1998: The Jets acquire running back Curtis Martin from New England as a restricted free agent. Jets executive Mike Tannenbaum drew up a contract with what is known as a "poison pill," a provision that made the offer impossible for New England to match. The contract essentially would have made Martin an unrestricted free agent after one year if the Patriots had matched, and New England would have lost him for no compensation instead of the Draft picks they got for losing Martin in restricted free agency. The NFL subsequently amended its rules to prevent this from happening again. With Parcells and Martin, the Jets go to the AFC Championship Game, an incredible turnaround for a team that had been 1-15 just two years earlier.

1999: Coming off their AFC Championship Game appearance, the Jets are Super Bowl favorites, but their season comes crashing down in the first game of the season as quarterback Vinny Testaverde ruptures his Achilles tendon in a last second loss to the Patriots. The Jets never recover from a catastrophic start under backup quarterback Rick Mirer. A late season quarterback change to Ray Lucas sparks the Jets to a nice season-ending run, but it comes too late as the team finishes 8-8. New England also goes 8-8 and fires Carroll, setting up a wild series of events.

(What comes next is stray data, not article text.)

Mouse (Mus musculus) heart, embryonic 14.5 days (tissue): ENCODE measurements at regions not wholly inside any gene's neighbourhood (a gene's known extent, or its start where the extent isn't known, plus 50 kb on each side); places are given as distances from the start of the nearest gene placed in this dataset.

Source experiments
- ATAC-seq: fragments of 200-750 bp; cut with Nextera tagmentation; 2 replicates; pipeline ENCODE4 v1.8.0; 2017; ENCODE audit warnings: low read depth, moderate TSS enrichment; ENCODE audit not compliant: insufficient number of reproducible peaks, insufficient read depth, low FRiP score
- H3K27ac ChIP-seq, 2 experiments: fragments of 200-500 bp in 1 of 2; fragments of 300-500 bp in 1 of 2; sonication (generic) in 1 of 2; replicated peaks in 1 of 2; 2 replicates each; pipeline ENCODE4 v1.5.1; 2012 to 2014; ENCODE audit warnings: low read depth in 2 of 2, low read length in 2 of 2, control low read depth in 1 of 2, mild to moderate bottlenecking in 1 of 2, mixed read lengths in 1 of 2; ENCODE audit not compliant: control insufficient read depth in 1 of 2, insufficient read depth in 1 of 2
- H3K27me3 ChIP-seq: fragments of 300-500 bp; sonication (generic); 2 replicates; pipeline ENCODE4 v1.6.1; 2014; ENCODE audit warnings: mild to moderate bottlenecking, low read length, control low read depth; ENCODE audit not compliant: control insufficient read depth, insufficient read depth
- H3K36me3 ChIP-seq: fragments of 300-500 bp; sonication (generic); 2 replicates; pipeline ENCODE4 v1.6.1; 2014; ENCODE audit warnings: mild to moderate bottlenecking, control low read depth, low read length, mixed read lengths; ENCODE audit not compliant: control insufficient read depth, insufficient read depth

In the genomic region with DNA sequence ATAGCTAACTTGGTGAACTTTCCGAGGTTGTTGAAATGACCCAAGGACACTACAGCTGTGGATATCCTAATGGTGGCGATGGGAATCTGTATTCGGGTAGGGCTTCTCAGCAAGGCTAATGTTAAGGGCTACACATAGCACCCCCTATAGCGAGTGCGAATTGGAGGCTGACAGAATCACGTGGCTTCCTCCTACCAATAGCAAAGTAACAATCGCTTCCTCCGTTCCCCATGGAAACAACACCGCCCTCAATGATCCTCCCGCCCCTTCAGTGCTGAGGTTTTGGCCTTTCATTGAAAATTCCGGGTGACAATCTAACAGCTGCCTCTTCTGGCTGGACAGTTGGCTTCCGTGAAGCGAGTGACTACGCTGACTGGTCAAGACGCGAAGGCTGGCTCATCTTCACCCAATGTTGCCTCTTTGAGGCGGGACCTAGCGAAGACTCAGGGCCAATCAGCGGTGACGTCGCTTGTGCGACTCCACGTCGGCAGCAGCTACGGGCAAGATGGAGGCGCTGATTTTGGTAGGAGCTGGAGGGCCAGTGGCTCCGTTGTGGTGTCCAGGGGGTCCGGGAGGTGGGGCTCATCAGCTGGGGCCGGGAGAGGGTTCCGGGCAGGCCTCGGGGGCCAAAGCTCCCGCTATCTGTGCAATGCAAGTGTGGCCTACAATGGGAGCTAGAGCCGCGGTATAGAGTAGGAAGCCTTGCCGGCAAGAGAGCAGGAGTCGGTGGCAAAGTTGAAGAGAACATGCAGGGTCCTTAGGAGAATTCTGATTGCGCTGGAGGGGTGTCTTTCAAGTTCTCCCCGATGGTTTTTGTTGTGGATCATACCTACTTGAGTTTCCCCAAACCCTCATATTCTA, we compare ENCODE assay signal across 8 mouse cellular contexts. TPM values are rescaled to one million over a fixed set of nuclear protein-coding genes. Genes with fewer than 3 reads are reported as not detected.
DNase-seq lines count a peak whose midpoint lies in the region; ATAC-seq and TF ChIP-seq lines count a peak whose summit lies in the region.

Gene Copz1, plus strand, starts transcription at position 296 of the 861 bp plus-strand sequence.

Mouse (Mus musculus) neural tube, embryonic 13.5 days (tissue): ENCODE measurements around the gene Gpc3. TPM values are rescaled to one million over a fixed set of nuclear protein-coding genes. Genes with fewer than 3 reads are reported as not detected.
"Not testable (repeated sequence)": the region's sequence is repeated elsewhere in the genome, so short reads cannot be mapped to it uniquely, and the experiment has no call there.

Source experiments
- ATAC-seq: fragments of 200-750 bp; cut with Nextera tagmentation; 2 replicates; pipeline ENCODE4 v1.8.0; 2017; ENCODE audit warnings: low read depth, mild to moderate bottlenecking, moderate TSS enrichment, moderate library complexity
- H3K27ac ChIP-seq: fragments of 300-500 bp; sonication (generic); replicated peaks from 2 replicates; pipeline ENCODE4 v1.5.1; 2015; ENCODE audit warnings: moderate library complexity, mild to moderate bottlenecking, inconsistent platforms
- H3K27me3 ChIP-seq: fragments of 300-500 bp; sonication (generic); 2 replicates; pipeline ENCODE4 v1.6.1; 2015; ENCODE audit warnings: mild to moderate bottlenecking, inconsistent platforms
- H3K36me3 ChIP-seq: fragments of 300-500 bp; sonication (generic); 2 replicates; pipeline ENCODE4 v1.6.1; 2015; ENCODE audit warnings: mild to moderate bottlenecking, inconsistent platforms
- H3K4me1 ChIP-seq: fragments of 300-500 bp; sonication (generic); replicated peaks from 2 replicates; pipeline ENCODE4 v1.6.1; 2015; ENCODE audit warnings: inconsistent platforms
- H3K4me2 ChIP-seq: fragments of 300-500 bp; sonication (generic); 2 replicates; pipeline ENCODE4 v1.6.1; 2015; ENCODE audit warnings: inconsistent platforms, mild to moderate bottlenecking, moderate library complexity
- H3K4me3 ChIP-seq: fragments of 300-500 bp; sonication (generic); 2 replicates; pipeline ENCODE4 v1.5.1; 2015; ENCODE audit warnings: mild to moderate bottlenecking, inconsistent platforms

2000: Parcells abruptly retires from coaching after the 1999 season and promotes Belichick to head coach. Something that might have played a big factor is a fear the Patriots would target Belichick with their head coaching opening after firing Carroll. Belichick, however, resigns minutes before his introductory press conference by scribbling, "I resign as HC of NYJ," on a piece of paper. Belichick eventually does go to New England and brings Charlie Weis, Romeo Crennel, Scott Pioli, and Eric Mangini with him from the Jets. The Jets are compensated with Draft picks. To this day, Belichick's Patriots have won three Super Bowls, played in two others, been in an additional two AFC Championship Games, and won ten AFC East Championships. The Jets have since played in two AFC Championship Games and won a single AFC East Championship.

2001: In the first game between the teams since the tragedy of September 11, 2001, the Jets defeat the Patriots in Foxborough. The game is best remembered, however, for Jets linebacker Mo Lewis delivering a crushing hit on Patriots quarterback Drew Bledsoe that caused Bledsoe to suffer a collapsed lung. Backup quarterback Tom Brady entered the lineup for New England. He is unable to lead the Patriots to a comeback win in this game, but he goes on to lead the Pats to a Cinderella 11-5 season and a stunning upset over the heavily favored St. Louis Rams in the Super Bowl.